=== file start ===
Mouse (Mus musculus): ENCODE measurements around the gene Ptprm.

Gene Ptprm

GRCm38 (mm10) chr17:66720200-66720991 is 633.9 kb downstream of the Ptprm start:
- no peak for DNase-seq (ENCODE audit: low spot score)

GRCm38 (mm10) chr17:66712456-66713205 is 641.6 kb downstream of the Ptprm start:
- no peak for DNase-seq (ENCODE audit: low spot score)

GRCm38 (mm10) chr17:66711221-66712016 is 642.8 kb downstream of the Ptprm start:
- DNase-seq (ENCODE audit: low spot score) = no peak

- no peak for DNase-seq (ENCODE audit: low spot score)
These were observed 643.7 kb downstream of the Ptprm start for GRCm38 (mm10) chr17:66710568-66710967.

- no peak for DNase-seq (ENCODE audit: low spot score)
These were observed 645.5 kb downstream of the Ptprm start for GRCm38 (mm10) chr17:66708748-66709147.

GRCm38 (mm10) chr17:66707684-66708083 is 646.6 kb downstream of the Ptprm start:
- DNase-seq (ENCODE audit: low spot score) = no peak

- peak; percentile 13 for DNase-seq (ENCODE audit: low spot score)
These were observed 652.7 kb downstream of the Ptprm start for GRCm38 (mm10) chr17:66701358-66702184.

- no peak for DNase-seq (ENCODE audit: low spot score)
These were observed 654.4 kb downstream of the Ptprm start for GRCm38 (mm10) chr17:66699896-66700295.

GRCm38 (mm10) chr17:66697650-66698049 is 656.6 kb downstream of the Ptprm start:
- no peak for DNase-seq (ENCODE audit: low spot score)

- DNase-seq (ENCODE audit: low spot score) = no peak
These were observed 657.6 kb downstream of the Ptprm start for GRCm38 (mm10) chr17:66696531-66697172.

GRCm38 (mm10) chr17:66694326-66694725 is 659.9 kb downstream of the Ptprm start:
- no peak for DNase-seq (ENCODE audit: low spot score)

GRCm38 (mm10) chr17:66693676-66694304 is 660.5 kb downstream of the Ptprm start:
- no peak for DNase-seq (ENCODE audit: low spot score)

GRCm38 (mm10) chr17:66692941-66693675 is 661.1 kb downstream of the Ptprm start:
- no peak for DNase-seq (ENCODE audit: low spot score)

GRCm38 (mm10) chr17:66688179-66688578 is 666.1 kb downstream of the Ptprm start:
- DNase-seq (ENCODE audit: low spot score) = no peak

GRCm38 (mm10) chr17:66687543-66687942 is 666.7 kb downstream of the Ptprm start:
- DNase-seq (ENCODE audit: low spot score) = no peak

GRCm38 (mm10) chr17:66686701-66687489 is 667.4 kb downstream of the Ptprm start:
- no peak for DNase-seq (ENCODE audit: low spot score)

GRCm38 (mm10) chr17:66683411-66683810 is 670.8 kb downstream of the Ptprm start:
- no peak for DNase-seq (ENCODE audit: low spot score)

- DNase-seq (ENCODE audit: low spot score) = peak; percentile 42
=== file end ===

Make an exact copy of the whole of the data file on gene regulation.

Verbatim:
Mouse (Mus musculus): ENCODE measurements around the gene Ptprm.

Gene Ptprm

GRCm38 (mm10) chr17:66720200-66720991 is 633.9 kb downstream of the Ptprm start:
- no peak for DNase-seq (ENCODE audit: low spot score)

GRCm38 (mm10) chr17:66712456-66713205 is 641.6 kb downstream of the Ptprm start:
- no peak for DNase-seq (ENCODE audit: low spot score)

GRCm38 (mm10) chr17:66711221-66712016 is 642.8 kb downstream of the Ptprm start:
- DNase-seq (ENCODE audit: low spot score) = no peak

- no peak for DNase-seq (ENCODE audit: low spot score)
These were observed 643.7 kb downstream of the Ptprm start for GRCm38 (mm10) chr17:66710568-66710967.

- no peak for DNase-seq (ENCODE audit: low spot score)
These were observed 645.5 kb downstream of the Ptprm start for GRCm38 (mm10) chr17:66708748-66709147.

GRCm38 (mm10) chr17:66707684-66708083 is 646.6 kb downstream of the Ptprm start:
- DNase-seq (ENCODE audit: low spot score) = no peak

- peak; percentile 13 for DNase-seq (ENCODE audit: low spot score)
These were observed 652.7 kb downstream of the Ptprm start for GRCm38 (mm10) chr17:66701358-66702184.

- no peak for DNase-seq (ENCODE audit: low spot score)
These were observed 654.4 kb downstream of the Ptprm start for GRCm38 (mm10) chr17:66699896-66700295.

GRCm38 (mm10) chr17:66697650-66698049 is 656.6 kb downstream of the Ptprm start:
- no peak for DNase-seq (ENCODE audit: low spot score)

- DNase-seq (ENCODE audit: low spot score) = no peak
These were observed 657.6 kb downstream of the Ptprm start for GRCm38 (mm10) chr17:66696531-66697172.

GRCm38 (mm10) chr17:66694326-66694725 is 659.9 kb downstream of the Ptprm start:
- no peak for DNase-seq (ENCODE audit: low spot score)

GRCm38 (mm10) chr17:66693676-66694304 is 660.5 kb downstream of the Ptprm start:
- no peak for DNase-seq (ENCODE audit: low spot score)

GRCm38 (mm10) chr17:66692941-66693675 is 661.1 kb downstream of the Ptprm start:
- no peak for DNase-seq (ENCODE audit: low spot score)

GRCm38 (mm10) chr17:66688179-66688578 is 666.1 kb downstream of the Ptprm start:
- DNase-seq (ENCODE audit: low spot score) = no peak

GRCm38 (mm10) chr17:66687543-66687942 is 666.7 kb downstream of the Ptprm start:
- DNase-seq (ENCODE audit: low spot score) = no peak

GRCm38 (mm10) chr17:66686701-66687489 is 667.4 kb downstream of the Ptprm start:
- no peak for DNase-seq (ENCODE audit: low spot score)

GRCm38 (mm10) chr17:66683411-66683810 is 670.8 kb downstream of the Ptprm start:
- no peak for DNase-seq (ENCODE audit: low spot score)

- DNase-seq (ENCODE audit: low spot score) = peak; percentile 42